E-mail is a very effective way to generate new business and stay in touch with past clients. It's more affordable than direct mail or print ads, easily measurable, flexible and is the preferred method of communication by many. Many appraisers use e-mail in all three phases in the transaction—to cultivate prospects into clients, for transaction information such as updates, and after the appraisal to generate referrals and repeat business. These types of e-mails are great for building long-term, profitable relationships.
But it can be tough to know where to start. Our XSellerate marketing product is an excellent way to take a lot of pain out of e-mail marketing. And even if you don't use XSellerate, there are few common tips that will give you a jumpstart:
1. Pick an intriguing subject line.
This is the most important ingredient for an effective e-mail. After all, your e-mail's message can land a ton of leads, but not if no one opens it. A compelling subject line is vital. Think about what kind of e-mails you open. Then, come up with a few subjects and send yourself e-mails with those subjects to help you choose. You certainly don't have to do this exercise with every e-mail but it's good every now and again.
2. Your messages don't always have to sell.
It's tempting to plaster every e-mail with "call me to schedule your appraisal," but those aren't always the e-mails that get the best response. Take this Marketing Insider for example - our primary goal isn't to get you to buy software as a result of reading the stories. It's to build rapport and give you information to help your business now. Consequently, it's one of our most popular marketing methods. You can do the same thing using your expertise. Tell people what local market conditions are, the best home improvements for the buck, weaknesses in AVM methodologies, etc.
3. Be yourself - write like you talk.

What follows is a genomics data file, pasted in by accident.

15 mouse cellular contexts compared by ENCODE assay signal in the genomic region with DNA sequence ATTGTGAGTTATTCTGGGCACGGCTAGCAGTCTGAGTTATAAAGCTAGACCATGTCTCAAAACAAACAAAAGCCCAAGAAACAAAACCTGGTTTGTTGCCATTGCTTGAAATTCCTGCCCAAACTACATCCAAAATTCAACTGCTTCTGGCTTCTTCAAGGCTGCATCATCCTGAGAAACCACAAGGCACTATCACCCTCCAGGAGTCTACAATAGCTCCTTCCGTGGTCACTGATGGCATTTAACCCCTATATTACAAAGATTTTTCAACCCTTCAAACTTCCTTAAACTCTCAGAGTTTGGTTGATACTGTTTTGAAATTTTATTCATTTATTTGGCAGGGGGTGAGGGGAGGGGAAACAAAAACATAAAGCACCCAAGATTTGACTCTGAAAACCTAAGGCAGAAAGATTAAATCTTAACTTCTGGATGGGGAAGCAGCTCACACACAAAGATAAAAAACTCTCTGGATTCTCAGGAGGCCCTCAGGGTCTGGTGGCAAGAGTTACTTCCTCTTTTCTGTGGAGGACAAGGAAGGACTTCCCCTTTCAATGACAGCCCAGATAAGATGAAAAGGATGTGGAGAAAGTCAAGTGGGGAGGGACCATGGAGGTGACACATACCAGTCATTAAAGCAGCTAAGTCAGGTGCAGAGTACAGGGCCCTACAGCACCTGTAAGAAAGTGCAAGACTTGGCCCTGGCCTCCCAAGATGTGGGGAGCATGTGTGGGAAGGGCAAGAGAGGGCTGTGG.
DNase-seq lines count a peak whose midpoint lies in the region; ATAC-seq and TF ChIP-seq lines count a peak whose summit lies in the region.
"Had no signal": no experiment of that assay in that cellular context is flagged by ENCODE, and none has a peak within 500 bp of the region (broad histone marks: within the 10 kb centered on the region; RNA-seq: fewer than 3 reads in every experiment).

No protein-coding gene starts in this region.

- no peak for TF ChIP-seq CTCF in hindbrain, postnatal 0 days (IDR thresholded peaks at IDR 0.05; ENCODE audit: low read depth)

Which are you most likely to read: "I would very much appreciate the time to meet with you to discuss your appraisal needs." or "I'd love to visit with you about appraisals?" People glaze over when sentences are too wordy or proper. They want personable. You're probably a very articulate, warm and professional person. Make sure that comes across in your e-mails.
4. Keep a good list.
There are a couple of ways to get a list: 1. Use your contact list of prospects, past clients and current clients. 2. Buy a list from a reputable list broker. They're inexpensive, but do a little homework first. I recommend checking into InfoUSA.com. Two words of caution—when using purchased lists, your effectiveness won't be as high as your organic lists because these people haven't shown interest in your services. Also, limit the number of people you send a single campaign to at a few hundred. 3. Generate leads from your XSite to market to. An easy way to do this is to add lead capture forms to your site. When someone wants more information, they'll give you their e-mail address.
5. Choose subjects that aren't well known.
If your content isn't interesting and different, people won't care to read it. For informational e-mails, try subjects that you know very well like neighborhood valuation trends, secrets to increasing your home's value, and common myths. Also ask yourself what questions homeowners, real estate agents, and LOs often ask you. That's a good place to start with choosing subject matter.
6. Give people "remove" options.
While it would be wonderful if everyone appreciated your e-mails, it's not reality. Giving them a method to unsubscribe - whether it's a link or reply instructions - will keep from upsetting recipients and keep your list clean while staying compliant with e-mail regulations.
7. Stay in constant touch, but don't overdo it.
Very few appraisers stay in touch like they should after they deliver their report. But there is "too much of a good thing" when it comes to e-mails. Sending too many wears your recipients out, waters down your messages and increases your chance of getting in trouble with ISPs. If you notice that you're starting to get less response or higher remove requests, you could be sending too much.